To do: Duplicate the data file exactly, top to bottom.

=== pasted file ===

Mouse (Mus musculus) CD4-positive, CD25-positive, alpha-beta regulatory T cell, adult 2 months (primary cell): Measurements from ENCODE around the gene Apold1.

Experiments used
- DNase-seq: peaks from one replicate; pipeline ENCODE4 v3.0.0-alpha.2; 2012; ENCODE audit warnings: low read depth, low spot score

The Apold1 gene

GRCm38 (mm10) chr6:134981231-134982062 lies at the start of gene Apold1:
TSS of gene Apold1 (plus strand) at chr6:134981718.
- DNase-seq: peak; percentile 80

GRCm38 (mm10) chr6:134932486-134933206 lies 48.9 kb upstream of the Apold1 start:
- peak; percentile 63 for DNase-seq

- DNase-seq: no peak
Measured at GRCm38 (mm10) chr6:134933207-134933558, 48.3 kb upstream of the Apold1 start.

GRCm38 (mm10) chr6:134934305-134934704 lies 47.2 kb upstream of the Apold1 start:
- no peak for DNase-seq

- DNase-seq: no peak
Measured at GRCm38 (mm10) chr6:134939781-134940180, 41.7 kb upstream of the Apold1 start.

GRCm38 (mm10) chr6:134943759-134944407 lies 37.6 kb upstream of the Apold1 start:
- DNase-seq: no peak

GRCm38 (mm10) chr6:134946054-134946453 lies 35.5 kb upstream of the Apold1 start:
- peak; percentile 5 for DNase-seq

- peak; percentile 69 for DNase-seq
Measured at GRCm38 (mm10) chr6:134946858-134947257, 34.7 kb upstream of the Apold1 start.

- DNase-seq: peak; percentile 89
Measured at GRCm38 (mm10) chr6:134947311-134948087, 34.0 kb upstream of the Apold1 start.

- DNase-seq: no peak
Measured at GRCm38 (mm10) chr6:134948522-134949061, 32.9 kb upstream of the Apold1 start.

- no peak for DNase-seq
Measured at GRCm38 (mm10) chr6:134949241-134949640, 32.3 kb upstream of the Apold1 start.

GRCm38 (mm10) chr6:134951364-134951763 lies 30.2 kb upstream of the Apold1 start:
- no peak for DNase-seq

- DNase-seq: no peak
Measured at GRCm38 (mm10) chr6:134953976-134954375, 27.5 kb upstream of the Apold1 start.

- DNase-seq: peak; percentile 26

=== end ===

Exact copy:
Mouse (Mus musculus) CD4-positive, CD25-positive, alpha-beta regulatory T cell, adult 2 months (primary cell): Measurements from ENCODE around the gene Apold1.

Experiments used
- DNase-seq: peaks from one replicate; pipeline ENCODE4 v3.0.0-alpha.2; 2012; ENCODE audit warnings: low read depth, low spot score

The Apold1 gene

GRCm38 (mm10) chr6:134981231-134982062 lies at the start of gene Apold1:
TSS of gene Apold1 (plus strand) at chr6:134981718.
- DNase-seq: peak; percentile 80

GRCm38 (mm10) chr6:134932486-134933206 lies 48.9 kb upstream of the Apold1 start:
- peak; percentile 63 for DNase-seq

- DNase-seq: no peak
Measured at GRCm38 (mm10) chr6:134933207-134933558, 48.3 kb upstream of the Apold1 start.

GRCm38 (mm10) chr6:134934305-134934704 lies 47.2 kb upstream of the Apold1 start:
- no peak for DNase-seq

- DNase-seq: no peak
Measured at GRCm38 (mm10) chr6:134939781-134940180, 41.7 kb upstream of the Apold1 start.

GRCm38 (mm10) chr6:134943759-134944407 lies 37.6 kb upstream of the Apold1 start:
- DNase-seq: no peak

GRCm38 (mm10) chr6:134946054-134946453 lies 35.5 kb upstream of the Apold1 start:
- peak; percentile 5 for DNase-seq

- peak; percentile 69 for DNase-seq
Measured at GRCm38 (mm10) chr6:134946858-134947257, 34.7 kb upstream of the Apold1 start.

- DNase-seq: peak; percentile 89
Measured at GRCm38 (mm10) chr6:134947311-134948087, 34.0 kb upstream of the Apold1 start.

- DNase-seq: no peak
Measured at GRCm38 (mm10) chr6:134948522-134949061, 32.9 kb upstream of the Apold1 start.

- no peak for DNase-seq
Measured at GRCm38 (mm10) chr6:134949241-134949640, 32.3 kb upstream of the Apold1 start.

GRCm38 (mm10) chr6:134951364-134951763 lies 30.2 kb upstream of the Apold1 start:
- no peak for DNase-seq

- DNase-seq: no peak
Measured at GRCm38 (mm10) chr6:134953976-134954375, 27.5 kb upstream of the Apold1 start.

- DNase-seq: peak; percentile 26